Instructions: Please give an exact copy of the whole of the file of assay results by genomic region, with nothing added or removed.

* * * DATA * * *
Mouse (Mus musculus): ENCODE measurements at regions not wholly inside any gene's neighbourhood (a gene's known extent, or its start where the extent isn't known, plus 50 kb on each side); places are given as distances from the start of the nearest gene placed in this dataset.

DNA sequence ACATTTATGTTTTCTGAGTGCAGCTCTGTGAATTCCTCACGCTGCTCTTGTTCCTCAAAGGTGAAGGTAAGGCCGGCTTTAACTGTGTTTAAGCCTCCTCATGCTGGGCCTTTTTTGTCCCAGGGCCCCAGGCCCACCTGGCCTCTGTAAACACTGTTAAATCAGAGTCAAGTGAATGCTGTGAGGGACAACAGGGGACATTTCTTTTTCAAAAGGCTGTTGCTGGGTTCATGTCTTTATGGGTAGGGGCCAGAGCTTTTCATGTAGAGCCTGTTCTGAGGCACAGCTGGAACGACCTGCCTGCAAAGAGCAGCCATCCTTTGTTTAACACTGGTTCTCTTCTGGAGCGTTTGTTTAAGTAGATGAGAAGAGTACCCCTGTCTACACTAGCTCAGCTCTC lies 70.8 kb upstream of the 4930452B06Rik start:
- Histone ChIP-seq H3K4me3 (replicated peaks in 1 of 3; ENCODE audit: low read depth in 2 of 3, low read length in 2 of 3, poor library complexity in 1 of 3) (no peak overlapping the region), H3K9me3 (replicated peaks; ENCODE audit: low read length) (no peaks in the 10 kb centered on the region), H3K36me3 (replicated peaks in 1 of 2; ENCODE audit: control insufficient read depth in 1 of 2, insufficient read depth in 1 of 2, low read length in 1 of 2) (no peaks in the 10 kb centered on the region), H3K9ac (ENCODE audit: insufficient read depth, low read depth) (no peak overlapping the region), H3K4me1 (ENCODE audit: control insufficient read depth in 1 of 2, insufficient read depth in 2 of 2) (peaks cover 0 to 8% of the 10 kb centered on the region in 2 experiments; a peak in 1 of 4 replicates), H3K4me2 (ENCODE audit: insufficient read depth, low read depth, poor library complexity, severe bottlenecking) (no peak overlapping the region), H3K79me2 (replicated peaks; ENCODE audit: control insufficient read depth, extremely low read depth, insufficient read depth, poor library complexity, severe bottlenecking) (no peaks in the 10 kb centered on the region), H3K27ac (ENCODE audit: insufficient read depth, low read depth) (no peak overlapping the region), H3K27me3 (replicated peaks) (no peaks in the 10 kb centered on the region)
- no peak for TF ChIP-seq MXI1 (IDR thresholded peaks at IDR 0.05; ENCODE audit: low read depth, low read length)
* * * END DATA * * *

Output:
Mouse (Mus musculus): ENCODE measurements at regions not wholly inside any gene's neighbourhood (a gene's known extent, or its start where the extent isn't known, plus 50 kb on each side); places are given as distances from the start of the nearest gene placed in this dataset.

DNA sequence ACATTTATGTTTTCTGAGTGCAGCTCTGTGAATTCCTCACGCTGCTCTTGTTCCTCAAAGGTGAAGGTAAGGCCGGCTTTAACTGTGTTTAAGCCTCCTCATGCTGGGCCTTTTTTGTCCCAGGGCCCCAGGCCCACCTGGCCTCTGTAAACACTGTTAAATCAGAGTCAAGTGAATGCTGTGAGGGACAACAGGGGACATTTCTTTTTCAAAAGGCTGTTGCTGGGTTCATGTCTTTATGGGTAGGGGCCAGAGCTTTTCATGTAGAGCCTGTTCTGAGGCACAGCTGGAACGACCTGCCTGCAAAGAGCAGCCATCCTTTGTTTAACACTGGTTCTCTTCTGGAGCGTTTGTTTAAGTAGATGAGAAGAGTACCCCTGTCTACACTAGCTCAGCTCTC lies 70.8 kb upstream of the 4930452B06Rik start:
- Histone ChIP-seq H3K4me3 (replicated peaks in 1 of 3; ENCODE audit: low read depth in 2 of 3, low read length in 2 of 3, poor library complexity in 1 of 3) (no peak overlapping the region), H3K9me3 (replicated peaks; ENCODE audit: low read length) (no peaks in the 10 kb centered on the region), H3K36me3 (replicated peaks in 1 of 2; ENCODE audit: control insufficient read depth in 1 of 2, insufficient read depth in 1 of 2, low read length in 1 of 2) (no peaks in the 10 kb centered on the region), H3K9ac (ENCODE audit: insufficient read depth, low read depth) (no peak overlapping the region), H3K4me1 (ENCODE audit: control insufficient read depth in 1 of 2, insufficient read depth in 2 of 2) (peaks cover 0 to 8% of the 10 kb centered on the region in 2 experiments; a peak in 1 of 4 replicates), H3K4me2 (ENCODE audit: insufficient read depth, low read depth, poor library complexity, severe bottlenecking) (no peak overlapping the region), H3K79me2 (replicated peaks; ENCODE audit: control insufficient read depth, extremely low read depth, insufficient read depth, poor library complexity, severe bottlenecking) (no peaks in the 10 kb centered on the region), H3K27ac (ENCODE audit: insufficient read depth, low read depth) (no peak overlapping the region), H3K27me3 (replicated peaks) (no peaks in the 10 kb centered on the region)
- no peak for TF ChIP-seq MXI1 (IDR thresholded peaks at IDR 0.05; ENCODE audit: low read depth, low read length)